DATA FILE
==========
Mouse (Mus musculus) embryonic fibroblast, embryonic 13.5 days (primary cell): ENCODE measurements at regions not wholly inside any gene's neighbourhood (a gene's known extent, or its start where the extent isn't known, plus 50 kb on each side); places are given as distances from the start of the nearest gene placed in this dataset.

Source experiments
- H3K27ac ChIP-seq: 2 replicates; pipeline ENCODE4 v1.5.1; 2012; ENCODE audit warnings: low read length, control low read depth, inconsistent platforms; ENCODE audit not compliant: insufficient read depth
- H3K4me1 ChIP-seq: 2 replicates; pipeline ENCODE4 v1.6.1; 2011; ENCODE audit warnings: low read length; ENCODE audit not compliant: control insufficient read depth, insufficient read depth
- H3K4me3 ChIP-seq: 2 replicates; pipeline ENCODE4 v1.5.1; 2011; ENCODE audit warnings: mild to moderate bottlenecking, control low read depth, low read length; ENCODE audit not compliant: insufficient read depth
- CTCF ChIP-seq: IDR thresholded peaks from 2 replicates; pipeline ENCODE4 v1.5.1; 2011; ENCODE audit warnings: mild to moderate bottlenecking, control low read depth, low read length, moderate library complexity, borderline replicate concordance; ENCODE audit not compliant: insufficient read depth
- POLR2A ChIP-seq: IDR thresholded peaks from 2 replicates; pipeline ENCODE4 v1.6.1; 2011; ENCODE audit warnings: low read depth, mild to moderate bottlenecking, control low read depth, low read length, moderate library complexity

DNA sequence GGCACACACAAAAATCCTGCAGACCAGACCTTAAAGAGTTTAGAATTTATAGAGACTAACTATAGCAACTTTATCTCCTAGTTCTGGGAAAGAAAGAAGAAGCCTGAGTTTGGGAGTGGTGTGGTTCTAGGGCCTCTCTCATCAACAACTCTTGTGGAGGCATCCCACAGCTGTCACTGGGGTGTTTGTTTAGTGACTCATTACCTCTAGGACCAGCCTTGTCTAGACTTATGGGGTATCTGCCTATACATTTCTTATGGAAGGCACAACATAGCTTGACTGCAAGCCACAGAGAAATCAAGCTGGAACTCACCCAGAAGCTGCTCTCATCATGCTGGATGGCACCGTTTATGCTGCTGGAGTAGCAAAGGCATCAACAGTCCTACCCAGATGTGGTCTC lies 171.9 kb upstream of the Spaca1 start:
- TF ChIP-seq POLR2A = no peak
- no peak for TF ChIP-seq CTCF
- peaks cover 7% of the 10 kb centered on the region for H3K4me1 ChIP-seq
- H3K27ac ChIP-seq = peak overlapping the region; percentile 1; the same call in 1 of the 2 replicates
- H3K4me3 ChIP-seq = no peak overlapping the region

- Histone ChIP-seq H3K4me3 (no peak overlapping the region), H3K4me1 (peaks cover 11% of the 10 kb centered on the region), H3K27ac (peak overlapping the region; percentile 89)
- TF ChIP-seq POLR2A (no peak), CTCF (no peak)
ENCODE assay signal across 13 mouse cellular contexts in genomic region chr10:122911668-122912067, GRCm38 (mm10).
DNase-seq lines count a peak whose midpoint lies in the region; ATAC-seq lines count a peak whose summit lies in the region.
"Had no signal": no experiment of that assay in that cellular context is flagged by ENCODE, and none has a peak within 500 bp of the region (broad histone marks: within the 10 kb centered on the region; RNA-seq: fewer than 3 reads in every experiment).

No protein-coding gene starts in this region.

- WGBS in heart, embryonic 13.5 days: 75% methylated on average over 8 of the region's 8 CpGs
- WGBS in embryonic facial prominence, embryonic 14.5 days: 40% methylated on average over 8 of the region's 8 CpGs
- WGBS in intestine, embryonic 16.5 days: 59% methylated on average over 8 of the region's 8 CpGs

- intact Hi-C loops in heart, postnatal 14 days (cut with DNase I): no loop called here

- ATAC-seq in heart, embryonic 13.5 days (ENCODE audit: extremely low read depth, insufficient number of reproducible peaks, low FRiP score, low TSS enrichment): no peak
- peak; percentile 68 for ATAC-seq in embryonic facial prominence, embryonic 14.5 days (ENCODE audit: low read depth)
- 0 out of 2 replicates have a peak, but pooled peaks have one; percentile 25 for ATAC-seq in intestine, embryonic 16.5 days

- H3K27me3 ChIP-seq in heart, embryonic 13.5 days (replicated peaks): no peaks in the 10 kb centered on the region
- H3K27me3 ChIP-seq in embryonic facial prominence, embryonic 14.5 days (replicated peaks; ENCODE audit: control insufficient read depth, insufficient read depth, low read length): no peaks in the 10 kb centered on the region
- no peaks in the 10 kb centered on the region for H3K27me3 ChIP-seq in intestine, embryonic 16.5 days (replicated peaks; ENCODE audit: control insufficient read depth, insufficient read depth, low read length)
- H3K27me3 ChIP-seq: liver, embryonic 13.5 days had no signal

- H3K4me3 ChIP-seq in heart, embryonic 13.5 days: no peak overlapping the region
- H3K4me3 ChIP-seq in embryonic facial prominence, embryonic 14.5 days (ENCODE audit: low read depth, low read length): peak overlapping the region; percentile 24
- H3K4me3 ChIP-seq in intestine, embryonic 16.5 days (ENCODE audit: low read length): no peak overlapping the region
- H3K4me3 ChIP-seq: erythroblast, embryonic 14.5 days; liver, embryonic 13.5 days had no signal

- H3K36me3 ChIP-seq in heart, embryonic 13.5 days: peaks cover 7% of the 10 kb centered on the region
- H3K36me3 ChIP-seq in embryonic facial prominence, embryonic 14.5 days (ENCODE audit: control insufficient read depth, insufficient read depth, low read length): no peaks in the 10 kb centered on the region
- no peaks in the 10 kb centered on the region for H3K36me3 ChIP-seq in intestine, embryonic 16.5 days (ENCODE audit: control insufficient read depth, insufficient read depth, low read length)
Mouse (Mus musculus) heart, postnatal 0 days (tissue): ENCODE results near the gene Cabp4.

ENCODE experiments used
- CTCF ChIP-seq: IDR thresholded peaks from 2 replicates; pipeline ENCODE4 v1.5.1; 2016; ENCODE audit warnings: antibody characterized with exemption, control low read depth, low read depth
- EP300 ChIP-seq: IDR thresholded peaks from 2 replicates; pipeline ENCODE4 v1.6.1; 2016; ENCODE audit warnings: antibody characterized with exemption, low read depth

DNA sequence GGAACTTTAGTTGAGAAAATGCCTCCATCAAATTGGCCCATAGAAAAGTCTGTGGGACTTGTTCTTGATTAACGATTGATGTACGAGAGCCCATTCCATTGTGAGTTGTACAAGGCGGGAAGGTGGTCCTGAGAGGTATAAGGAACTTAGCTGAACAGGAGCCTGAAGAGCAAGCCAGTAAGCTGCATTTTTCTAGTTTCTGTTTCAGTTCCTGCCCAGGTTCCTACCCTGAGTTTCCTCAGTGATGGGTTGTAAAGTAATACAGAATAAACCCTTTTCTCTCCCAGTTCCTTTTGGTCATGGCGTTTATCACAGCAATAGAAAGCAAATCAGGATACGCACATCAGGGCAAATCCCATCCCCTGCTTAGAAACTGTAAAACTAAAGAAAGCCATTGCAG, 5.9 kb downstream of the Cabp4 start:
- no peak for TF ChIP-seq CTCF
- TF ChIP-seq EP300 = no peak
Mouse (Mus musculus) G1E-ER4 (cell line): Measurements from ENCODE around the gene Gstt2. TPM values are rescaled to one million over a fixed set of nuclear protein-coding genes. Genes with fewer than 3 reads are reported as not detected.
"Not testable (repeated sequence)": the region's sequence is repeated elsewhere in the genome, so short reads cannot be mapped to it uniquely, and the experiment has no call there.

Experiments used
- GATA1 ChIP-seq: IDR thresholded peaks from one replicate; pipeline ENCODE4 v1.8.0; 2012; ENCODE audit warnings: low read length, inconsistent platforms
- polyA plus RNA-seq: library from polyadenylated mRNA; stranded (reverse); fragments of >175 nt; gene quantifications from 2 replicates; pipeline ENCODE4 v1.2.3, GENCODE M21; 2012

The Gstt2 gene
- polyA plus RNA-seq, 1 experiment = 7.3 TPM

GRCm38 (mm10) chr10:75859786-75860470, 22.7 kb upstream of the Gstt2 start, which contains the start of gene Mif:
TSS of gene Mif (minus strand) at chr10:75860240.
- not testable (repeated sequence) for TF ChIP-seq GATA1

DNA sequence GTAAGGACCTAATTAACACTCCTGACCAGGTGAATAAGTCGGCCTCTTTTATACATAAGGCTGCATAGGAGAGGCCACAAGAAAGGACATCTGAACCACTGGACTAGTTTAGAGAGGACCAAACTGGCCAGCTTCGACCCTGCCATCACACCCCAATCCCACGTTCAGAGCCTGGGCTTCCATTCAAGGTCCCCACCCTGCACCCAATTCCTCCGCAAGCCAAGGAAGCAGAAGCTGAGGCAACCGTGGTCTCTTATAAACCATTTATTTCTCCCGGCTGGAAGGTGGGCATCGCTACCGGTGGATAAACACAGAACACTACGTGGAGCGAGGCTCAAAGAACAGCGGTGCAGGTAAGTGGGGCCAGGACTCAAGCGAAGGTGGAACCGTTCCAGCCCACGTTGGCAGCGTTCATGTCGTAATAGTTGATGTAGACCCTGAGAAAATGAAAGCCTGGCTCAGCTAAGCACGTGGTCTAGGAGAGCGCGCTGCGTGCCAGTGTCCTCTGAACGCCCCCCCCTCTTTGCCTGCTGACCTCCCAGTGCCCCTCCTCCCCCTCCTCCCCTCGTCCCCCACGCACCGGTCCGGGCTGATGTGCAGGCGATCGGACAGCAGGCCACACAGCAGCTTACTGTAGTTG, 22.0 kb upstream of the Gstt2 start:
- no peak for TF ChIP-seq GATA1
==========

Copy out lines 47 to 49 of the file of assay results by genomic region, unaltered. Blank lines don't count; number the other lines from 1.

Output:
Experiments used
- GATA1 ChIP-seq: IDR thresholded peaks from one replicate; pipeline ENCODE4 v1.8.0; 2012; ENCODE audit warnings: low read length, inconsistent platforms
- polyA plus RNA-seq: library from polyadenylated mRNA; stranded (reverse); fragments of >175 nt; gene quantifications from 2 replicates; pipeline ENCODE4 v1.2.3, GENCODE M21; 2012